Climate change action, on the other hand, has repeatedly been found to pass traditional cost-benefit tests. The solutions are known to already be available and effective if deployed in time.

What’s more, new research – with Nobel prize winner Joseph Stiglitz and leading climate economist Nicholas Stern at the helm – shows climate mitigation actions deliver maximum economic growth multiplier benefits from a stimulus perspective.

It found spending on new green energy projects generates twice as many jobs for every dollar invested, compared with equivalent allocations to fossil fuel projects.

Climate action, then, is vital for the economy. That’s why a remarkable list of business leaders have just added their names to a call for stimulus funds to be invested in what they call “the economy of the future”.

This includes chief executives, chairs and senior executives from major organisations including Rio Tinto, BP, Shell, Allianz and HSBC, together with the Energy Transitions Commission (a global group of companies and experts working towards low-carbon energy systems).

They’re urging for massive investments in renewable power systems, a boost for green buildings and green infrastructure, targeted support for innovative low-carbon activities and other similar measures.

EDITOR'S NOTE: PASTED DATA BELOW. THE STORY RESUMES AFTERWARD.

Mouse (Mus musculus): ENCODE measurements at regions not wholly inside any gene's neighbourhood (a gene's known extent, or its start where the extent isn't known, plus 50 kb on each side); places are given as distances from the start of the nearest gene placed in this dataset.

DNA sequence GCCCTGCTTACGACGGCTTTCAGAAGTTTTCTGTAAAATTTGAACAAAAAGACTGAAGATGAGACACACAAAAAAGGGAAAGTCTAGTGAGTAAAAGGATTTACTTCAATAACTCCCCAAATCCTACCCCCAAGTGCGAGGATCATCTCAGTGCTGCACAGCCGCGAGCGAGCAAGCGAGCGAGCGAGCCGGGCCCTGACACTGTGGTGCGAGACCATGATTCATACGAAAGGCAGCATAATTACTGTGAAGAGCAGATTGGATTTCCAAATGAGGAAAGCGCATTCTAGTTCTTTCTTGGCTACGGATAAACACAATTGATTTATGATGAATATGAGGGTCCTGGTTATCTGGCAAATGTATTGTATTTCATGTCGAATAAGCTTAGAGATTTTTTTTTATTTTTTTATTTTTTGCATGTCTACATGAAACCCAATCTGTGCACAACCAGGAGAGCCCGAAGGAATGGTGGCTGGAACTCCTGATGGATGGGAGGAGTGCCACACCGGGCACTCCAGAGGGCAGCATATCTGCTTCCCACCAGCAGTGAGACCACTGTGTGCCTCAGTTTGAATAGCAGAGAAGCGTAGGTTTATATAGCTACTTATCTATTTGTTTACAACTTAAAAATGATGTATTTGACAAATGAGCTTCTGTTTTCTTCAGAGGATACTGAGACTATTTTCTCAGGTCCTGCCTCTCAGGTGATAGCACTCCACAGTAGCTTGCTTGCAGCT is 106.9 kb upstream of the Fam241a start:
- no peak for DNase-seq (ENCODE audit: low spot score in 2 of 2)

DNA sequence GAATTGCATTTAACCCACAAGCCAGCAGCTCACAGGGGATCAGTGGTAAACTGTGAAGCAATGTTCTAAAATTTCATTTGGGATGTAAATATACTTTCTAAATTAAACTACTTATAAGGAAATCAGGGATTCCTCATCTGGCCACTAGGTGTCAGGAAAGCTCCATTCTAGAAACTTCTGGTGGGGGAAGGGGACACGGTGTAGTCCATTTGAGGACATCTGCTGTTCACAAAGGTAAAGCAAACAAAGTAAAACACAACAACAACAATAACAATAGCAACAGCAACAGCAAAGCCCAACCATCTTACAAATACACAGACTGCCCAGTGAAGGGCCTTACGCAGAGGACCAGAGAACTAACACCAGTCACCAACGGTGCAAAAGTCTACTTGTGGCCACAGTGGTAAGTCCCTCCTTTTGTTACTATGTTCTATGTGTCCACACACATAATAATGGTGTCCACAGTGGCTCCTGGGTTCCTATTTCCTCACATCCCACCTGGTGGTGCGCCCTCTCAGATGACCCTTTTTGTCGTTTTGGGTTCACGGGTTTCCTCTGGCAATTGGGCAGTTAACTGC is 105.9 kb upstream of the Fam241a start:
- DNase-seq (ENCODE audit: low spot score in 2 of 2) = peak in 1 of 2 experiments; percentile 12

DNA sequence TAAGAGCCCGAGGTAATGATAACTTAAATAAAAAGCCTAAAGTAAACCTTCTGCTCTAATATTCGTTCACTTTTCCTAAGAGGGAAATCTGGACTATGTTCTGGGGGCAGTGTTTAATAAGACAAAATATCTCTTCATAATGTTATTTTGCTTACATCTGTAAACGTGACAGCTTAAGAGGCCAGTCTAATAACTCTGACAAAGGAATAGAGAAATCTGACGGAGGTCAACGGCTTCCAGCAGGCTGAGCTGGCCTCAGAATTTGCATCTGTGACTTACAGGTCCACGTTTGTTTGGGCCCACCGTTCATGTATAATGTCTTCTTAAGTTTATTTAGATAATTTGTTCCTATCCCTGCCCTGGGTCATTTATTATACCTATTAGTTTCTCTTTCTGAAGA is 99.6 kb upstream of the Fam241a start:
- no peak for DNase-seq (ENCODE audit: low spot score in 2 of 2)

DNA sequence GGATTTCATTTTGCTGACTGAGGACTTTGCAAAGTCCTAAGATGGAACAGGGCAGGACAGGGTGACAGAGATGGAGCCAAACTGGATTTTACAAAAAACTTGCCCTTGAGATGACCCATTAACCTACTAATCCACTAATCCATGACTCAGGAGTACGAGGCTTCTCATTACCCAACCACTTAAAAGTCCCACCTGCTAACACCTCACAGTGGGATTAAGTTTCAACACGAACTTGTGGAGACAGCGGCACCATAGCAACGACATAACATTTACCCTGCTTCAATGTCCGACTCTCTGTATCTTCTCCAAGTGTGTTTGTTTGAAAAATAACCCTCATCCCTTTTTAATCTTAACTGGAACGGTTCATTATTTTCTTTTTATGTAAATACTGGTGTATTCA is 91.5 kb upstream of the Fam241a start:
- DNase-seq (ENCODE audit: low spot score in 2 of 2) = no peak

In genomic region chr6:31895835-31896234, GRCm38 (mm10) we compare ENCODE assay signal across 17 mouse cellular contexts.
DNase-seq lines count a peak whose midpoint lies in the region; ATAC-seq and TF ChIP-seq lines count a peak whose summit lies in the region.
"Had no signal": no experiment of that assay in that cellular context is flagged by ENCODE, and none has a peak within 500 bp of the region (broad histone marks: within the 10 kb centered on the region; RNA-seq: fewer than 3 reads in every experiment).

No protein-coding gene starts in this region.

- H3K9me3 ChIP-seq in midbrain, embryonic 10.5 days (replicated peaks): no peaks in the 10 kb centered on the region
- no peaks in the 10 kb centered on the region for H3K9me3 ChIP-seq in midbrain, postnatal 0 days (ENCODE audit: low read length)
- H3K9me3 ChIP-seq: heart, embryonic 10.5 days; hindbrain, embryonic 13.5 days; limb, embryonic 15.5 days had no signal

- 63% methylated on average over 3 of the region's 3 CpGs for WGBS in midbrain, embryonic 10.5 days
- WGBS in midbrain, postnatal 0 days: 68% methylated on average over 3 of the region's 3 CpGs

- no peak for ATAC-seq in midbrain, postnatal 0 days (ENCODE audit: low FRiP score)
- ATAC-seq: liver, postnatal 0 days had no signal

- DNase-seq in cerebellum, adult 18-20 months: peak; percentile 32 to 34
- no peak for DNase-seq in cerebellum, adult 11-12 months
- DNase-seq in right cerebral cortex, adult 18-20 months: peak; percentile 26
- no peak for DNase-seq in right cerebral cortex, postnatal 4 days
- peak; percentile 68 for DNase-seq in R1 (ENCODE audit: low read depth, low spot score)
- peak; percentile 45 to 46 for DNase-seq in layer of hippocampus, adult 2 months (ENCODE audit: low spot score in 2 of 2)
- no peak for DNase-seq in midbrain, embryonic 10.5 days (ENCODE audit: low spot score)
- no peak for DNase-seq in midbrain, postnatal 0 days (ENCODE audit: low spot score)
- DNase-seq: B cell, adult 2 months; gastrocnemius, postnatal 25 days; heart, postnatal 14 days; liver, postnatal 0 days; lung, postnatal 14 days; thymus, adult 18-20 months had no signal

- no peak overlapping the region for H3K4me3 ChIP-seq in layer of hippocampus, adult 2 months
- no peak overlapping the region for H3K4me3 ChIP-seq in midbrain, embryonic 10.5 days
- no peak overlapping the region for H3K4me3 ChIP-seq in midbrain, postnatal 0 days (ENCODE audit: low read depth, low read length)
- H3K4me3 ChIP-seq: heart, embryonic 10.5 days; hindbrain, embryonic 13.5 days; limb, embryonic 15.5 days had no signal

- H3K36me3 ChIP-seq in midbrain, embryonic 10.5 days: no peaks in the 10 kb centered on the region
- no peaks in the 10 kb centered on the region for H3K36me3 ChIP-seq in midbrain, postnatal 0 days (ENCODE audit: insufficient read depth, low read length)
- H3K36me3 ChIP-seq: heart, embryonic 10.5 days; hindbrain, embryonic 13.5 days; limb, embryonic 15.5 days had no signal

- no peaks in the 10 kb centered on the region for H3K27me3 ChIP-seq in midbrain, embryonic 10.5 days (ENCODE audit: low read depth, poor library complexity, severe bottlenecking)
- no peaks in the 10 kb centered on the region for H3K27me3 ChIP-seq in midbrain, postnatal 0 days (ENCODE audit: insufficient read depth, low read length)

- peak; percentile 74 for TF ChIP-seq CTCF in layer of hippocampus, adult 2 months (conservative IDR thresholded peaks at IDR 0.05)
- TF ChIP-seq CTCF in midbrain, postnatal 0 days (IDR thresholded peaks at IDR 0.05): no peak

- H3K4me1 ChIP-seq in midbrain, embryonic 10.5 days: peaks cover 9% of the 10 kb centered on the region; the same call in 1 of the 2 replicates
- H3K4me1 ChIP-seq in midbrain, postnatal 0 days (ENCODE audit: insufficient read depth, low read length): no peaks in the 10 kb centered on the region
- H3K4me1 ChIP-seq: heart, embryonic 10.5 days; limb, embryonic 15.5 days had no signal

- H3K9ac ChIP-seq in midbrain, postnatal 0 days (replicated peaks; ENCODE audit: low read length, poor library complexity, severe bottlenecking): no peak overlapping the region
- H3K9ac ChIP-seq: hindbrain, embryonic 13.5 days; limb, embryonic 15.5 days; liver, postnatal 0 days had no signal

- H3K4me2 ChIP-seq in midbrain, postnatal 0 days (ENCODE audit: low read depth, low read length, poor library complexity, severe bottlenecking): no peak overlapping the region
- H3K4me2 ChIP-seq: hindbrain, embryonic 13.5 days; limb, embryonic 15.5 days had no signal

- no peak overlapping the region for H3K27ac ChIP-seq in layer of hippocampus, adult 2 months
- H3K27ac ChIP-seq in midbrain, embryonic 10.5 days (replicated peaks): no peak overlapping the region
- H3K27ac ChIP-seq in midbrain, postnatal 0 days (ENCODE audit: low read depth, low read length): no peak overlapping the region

In Europe, a coalition of chief executives, politicians and academics is calling for major investment in projects to make the European Union the “world’s first climate-neutral continent” by 2050.

They say the need for state intervention in the wake of the pandemic provides an unparalleled chance to build economies that are sustainable, resilient and dynamic.

Representatives of global companies have signed the “green recovery” platform. These include PepsiCo, Microsoft, Enel, E.ON, Volvo Group, L’Oréal, Danone, Ikea and more.

Technology is getting better

Boosting the economy with climate action is a message our recent research from ClimateWorks Australia reinforces. It shows how we can achieve the Paris targets with technologies already available.